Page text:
Personally, I was moved by his speech. This talk to me is a tremendous testimony of God's love for us and His awareness of all of His children. I picture the loneliness of someone who suffers of any of these illnesses; imagine the loneliness from knowing that no one else in the world experiences the same reality that you do! Perhaps equally lonely are the spouses, parents, and siblings, friends, or others who long to fully connect to their loved one again but cannot.

It is a bitter and terrible loneliness, but for me this talk was a powerful reminder that none of us are ever completely alone. There is One who bought us with His own blood. He paid, as Elder Holland put it, an unfathomable price to be able to reach and to help each of us. When and how the healing may come is something I do not know specifically; it will probably vary greatly, but we can know that it is in our Lord Jesus Christ's power to save, even from this.

After having listened to conference I feel strengthened in my faith in the Lord. I feel reassured that He knows us and loves us. And He does.

Your Worth

Many things try to tell us what we are worth. For some, they feel that they are measured by a grade point average, their skill in sports, whether or not they have acne, a date to the dance, what college they are accepted into, their SAT/ACT scores, or how popular they happen to be.

As you get older, the metrics change but their validity doesn't. It could be what car you drive, the clothes you can afford, how much your job pays, what career you have, how many friends you have on facebook, how many views your blog gets, or how big your house is. Others feel its more about what crafts you do with your children and how often you share them on pintrest or instagram. Still others might view it as whether or not you have money to lend to your adult children or how much is saved away in retirement accounts.

No matter who you are, there are many in the world who would like to tell you how to measure how valuable you are. For the right price, they can make you more valuable. Whether your weak point is that you need the right creams, more exercise, a diet, a new financial plan, etc. they can fix it and make you valuable.

The short-coming is that none of these things can measure you. You are a daughter or son of God, the Most High, the Ruler of creation. You come from a noble birthright and your value is in your potential to be like your Heavenly Father. We all have a divine destiny and inheritance, but we have to accept it.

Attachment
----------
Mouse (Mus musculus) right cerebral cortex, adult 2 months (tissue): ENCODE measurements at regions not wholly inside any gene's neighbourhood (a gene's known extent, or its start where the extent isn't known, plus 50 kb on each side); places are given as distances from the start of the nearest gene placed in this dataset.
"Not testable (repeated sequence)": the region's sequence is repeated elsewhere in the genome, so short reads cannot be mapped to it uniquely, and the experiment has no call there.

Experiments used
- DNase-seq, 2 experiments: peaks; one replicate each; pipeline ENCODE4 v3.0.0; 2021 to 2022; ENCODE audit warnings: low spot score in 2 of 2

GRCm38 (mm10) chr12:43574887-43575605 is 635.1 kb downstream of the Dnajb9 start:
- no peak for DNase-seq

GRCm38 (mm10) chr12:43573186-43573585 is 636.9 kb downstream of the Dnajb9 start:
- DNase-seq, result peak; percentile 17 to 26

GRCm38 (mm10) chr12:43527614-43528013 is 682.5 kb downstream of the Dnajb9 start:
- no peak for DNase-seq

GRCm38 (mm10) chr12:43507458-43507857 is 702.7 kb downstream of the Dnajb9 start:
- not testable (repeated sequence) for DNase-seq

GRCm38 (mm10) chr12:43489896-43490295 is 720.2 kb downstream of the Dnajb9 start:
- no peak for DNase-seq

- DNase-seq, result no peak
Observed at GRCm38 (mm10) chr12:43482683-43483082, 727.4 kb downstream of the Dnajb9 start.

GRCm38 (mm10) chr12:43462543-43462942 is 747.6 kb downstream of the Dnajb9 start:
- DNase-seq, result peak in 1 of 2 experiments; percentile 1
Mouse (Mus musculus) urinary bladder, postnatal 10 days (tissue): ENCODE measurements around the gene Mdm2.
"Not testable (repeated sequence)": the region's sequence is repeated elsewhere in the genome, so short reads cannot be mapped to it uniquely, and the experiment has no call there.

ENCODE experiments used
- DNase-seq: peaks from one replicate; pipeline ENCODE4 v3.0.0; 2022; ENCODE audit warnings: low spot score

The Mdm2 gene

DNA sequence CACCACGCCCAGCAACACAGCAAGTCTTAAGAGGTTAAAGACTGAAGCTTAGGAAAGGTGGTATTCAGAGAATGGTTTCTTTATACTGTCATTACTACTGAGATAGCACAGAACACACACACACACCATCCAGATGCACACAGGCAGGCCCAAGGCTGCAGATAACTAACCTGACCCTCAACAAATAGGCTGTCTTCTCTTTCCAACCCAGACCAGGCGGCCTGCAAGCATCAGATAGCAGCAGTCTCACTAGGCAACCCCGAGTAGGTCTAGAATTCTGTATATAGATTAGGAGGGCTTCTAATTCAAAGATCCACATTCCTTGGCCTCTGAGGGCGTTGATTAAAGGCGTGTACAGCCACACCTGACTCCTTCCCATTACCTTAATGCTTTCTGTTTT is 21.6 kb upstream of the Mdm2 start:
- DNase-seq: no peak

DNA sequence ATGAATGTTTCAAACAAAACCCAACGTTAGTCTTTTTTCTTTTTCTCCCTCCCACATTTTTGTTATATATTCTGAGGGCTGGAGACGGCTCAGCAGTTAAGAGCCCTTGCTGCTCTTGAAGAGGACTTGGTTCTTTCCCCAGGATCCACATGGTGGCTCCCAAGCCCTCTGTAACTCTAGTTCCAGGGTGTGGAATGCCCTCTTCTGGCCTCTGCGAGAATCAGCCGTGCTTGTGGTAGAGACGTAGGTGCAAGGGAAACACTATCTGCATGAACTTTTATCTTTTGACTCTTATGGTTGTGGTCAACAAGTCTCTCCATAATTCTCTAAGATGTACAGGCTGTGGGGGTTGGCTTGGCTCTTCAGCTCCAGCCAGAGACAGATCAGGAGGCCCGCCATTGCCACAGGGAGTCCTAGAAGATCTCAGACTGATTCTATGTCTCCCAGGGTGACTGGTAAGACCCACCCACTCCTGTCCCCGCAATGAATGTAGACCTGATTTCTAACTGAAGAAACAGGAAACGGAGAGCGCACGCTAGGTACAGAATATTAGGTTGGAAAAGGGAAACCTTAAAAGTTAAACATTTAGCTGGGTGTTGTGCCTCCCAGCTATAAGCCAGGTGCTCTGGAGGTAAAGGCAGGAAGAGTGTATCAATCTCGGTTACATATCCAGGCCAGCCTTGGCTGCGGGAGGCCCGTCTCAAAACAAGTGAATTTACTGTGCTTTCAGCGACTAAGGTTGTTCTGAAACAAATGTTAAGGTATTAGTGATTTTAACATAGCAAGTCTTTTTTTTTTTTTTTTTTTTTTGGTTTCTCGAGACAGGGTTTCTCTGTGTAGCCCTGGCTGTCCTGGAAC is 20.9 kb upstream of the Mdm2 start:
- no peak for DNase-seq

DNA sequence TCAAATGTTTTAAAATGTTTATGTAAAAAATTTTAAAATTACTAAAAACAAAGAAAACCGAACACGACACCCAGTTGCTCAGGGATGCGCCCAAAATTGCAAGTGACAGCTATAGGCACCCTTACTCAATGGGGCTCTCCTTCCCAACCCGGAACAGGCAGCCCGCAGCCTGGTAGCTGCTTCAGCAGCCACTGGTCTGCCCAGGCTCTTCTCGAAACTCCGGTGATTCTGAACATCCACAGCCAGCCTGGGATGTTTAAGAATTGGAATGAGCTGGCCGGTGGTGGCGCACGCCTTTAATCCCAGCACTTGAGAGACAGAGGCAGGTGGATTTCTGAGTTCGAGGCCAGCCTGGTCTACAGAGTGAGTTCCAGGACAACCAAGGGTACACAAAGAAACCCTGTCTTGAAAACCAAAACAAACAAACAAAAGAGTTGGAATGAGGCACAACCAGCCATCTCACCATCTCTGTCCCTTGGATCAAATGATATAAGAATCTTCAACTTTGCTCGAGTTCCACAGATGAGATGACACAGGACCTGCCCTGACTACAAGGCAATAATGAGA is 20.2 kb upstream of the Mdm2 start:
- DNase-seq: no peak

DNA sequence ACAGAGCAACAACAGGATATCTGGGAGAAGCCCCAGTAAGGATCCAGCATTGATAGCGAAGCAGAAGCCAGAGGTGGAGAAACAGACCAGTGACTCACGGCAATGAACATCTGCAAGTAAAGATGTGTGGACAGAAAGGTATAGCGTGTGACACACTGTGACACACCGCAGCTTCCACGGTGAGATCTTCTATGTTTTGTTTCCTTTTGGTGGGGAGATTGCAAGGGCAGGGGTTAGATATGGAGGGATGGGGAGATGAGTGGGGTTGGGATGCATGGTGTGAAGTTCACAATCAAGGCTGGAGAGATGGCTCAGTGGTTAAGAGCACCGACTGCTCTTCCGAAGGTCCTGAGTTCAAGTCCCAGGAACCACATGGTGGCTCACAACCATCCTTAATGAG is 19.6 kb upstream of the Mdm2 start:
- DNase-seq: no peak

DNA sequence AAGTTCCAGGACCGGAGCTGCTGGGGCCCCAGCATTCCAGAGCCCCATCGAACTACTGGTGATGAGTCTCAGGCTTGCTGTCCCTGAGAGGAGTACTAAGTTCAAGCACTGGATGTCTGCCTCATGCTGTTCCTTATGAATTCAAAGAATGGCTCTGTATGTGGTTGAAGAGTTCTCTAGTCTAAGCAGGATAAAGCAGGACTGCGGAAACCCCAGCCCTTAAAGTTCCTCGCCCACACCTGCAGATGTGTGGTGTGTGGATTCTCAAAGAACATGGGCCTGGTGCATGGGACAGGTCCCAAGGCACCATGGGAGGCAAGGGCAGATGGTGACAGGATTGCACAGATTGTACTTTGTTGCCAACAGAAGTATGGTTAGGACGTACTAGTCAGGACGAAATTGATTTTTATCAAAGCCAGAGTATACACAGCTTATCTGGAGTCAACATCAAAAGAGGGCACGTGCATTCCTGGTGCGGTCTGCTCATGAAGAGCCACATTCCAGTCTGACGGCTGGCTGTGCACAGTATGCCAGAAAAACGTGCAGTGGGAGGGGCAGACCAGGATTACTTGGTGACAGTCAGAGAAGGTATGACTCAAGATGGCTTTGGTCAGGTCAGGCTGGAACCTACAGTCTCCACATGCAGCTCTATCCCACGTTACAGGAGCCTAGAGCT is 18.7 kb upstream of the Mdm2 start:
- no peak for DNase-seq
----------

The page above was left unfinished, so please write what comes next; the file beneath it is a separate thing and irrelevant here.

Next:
Obviously, it is important to become better versions of ourselves. I do not think any responsible person would advocate doing poorly in school or intentionally becoming unhealthy. The distinction is that we can't let any of this define us. We are more than test scores, numbers on a scale, likes on social media, or any other rank or measurement known to man.

I pray that when the temptation comes to accept a metric as an assignment of personal value that we can think or say what Moses said in the face of temptation:
...Who art thou? For behold, I am a son of God, in the similitude of his Only Begotten; and where is thy glory, that I should worship thee? (Moses 1:13)
Even things that are important in this life pale in comparison to our relationship with our Father. As I have worked to improve myself, it has helped me to start from the point of view that I am a child of God with the potential to accomplish my goals. We are not inadequate beings that needs these metrics to value ourselves.

Saturday, October 5, 2013

A Thought on Modern Day Prophets

While listening to Elder Hale's talk in General Conference this morning I got an insight into how modern day prophets function. Elder Hale was pointing out that we received The Family: A Proclamation to the World long before people were trying to legally re-define what a family is. In fact, it was revealed in September of 1995; in September of 1996 the Defense of Marriage Act was passed without much controversy. I don't think that many if any expected that within 20 years the law would become unpopular and the Supreme Court would rule it unconstitutional.

This made me think of another thing: President Gordon B. Hinckley was the prophet of the Church from the time I was young until I was partway done with college. I never heard President Hinckley say he knew the real estate market would collapse due to inflated home prices and foreclosures, but my entire life I heard him teach the Saints to buy a modest home that and live within their means. I have often reflected on how much better off the entire United States economy would be if the country as a whole had listened.

Modern prophets seldom stand up and say: "Behold! I have seen a vision..." Instead, they teach us correct principles that will protect us from things they know will shortly come to pass. So often we think of visions when we think of prophets, but primarily they will teach us how to live so that we can return to our Father in Heaven. I know that I have found protection in following prophetic counsel and I'm grateful that we have these leaders to guide and direct us.